Innovative regulatory approach for synthetic-based muds.

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The oil and gas industry has historically used water-based muds (WBMs) and oil-based muds (OBMs) in offshore drilling operations. WBMs are less expensive and are widely used. Both the WBMs and the associated drill cuttings maybe discharged from the platform to the sea provided that U.S. Environmental Protection Agency (EPA) discharge limitations are met. In some wells, however, difficult drilling conditions may force a switch from a WBM to an OBM. Neither the OBM nor the associated drill cuttings may be discharged. The OBM is hauled to shore, where it is processed for reuse, while the associated cuttings are injected ... continued below

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12 p.

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Veil, J. A. October 22, 1998.

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Description

The oil and gas industry has historically used water-based muds (WBMs) and oil-based muds (OBMs) in offshore drilling operations. WBMs are less expensive and are widely used. Both the WBMs and the associated drill cuttings maybe discharged from the platform to the sea provided that U.S. Environmental Protection Agency (EPA) discharge limitations are met. In some wells, however, difficult drilling conditions may force a switch from a WBM to an OBM. Neither the OBM nor the associated drill cuttings may be discharged. The OBM is hauled to shore, where it is processed for reuse, while the associated cuttings are injected in a disposal well at the platform or hauled to shore to a disposal facility. Both of these options are expensive. Synthetic-based muds (SBMs) are drilling fluids that use synthetic organic chemicals as base fluids. SBMs were developed to replace OBMs in difficult drilling situations. SBMs are more expensive than OBMs; however, they have superior environmental properties that may permit the cuttings to be discharged on-site. Like OBMs, SBMs are hauled ashore for processing and reuse after the well is drilled. The existing national effluent limitations guidelines (ELGs) for the offshore industry do not include requirements for SBM-cuttings since SBMs were not commonly in use at the time the ELGs were adopted. In late 1997, EPA announced that it would modify the offshore ELGs to include requirements for discharges of cuttings drilled with SBMs. For the first time in the history of the ELG program, EPA is following an innovative presumptive rulemaking process that will lead to development of draft regulations in one year rather than the 4- to 6-year period usually needed. With direction from the federal government to stakeholders concerning information needs for the regulatory development the industry has established several working groups to collect new scientific information on SBMs. This paper describes the presumptive rulemaking process and summarizes the findings of the work groups to date.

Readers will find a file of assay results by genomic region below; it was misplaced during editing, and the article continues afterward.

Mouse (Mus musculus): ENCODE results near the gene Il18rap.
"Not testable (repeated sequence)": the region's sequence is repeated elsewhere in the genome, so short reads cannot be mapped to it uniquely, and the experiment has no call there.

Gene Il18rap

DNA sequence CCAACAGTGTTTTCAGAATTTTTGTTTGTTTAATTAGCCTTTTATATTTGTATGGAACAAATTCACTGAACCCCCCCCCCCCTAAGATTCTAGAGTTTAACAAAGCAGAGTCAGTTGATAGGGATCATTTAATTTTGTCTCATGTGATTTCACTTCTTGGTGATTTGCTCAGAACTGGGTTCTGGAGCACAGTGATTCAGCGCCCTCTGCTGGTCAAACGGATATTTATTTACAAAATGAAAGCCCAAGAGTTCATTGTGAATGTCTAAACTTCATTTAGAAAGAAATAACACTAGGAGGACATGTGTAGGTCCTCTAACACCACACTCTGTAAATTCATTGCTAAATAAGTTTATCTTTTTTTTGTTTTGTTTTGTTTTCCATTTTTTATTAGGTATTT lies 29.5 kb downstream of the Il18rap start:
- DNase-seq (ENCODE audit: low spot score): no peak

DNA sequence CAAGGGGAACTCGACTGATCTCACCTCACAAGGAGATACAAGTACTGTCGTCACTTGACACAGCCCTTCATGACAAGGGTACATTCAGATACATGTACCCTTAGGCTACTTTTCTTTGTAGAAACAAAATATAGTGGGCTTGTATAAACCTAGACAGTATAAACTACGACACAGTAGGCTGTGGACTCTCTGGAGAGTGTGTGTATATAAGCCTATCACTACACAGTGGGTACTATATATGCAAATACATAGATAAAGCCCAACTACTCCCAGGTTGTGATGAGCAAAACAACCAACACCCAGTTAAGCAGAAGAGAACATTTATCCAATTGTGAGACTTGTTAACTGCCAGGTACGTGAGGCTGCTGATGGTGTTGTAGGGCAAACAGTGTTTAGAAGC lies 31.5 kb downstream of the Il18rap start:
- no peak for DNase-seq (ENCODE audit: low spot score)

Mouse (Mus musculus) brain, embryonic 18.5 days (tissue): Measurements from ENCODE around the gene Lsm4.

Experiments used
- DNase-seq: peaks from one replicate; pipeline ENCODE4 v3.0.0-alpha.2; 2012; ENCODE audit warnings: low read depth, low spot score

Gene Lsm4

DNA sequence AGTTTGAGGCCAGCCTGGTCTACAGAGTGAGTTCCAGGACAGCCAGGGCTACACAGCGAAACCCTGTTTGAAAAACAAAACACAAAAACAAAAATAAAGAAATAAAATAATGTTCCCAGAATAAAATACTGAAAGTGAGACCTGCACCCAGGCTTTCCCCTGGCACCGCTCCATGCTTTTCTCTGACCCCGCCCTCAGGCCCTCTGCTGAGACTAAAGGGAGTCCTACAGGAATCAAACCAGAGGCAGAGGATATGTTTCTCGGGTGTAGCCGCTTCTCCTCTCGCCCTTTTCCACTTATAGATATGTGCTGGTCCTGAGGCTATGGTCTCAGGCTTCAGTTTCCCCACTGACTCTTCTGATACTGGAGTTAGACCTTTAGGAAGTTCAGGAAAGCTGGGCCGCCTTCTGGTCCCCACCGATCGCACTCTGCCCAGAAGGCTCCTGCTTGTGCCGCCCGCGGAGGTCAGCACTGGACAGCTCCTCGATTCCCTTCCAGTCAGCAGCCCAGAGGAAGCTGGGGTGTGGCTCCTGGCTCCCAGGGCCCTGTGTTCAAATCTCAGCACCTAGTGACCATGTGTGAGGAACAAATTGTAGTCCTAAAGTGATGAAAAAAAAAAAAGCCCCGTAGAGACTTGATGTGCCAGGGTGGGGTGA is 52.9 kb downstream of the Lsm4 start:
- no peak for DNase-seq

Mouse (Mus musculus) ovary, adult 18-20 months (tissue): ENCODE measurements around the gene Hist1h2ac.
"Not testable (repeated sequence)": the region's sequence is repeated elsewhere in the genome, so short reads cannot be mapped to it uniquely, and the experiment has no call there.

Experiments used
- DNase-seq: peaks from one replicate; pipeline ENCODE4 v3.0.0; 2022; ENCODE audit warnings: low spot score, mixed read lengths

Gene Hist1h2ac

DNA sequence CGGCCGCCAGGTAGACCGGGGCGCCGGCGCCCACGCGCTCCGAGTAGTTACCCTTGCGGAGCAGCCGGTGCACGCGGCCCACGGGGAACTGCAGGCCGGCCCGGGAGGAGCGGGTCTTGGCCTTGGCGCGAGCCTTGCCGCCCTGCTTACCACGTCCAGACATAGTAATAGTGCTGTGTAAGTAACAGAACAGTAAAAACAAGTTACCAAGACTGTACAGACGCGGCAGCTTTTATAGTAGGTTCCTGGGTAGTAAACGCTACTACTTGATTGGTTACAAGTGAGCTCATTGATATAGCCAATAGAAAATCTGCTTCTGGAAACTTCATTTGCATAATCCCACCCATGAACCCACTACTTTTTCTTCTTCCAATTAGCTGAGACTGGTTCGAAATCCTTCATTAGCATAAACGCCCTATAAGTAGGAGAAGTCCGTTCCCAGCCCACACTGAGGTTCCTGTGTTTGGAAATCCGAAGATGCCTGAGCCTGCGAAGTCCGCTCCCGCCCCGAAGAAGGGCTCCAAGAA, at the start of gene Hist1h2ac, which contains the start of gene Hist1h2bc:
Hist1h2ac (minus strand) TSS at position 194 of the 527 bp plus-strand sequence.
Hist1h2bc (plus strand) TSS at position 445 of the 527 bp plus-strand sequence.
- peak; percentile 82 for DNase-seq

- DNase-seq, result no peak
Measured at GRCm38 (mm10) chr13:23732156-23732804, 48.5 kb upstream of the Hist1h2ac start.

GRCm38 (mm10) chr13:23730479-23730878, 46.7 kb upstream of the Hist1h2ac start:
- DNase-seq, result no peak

Physical Description

12 p.

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OSTI as DE00011075

Medium: P; Size: 12 pages

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  • 5th International Petroleum Environmental Conference, Albuquerque, NM (US), 10/20/1998--10/23/1998

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  • Report No.: ANL/EA/CP-97553
  • Grant Number: W-31109-ENG-38
  • Office of Scientific & Technical Information Report Number: 11075
  • Archival Resource Key: ark:/67531/metadc619087

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Reports, articles and other documents harvested from the Office of Scientific and Technical Information.

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  • October 22, 1998

Added to The UNT Digital Library

  • June 16, 2015, 7:43 a.m.

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  • April 6, 2017, 8:21 p.m.

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Veil, J. A. Innovative regulatory approach for synthetic-based muds., article, October 22, 1998; Illinois. (digital.library.unt.edu/ark:/67531/metadc619087/: accessed November 19, 2017), University of North Texas Libraries, Digital Library, digital.library.unt.edu; crediting UNT Libraries Government Documents Department.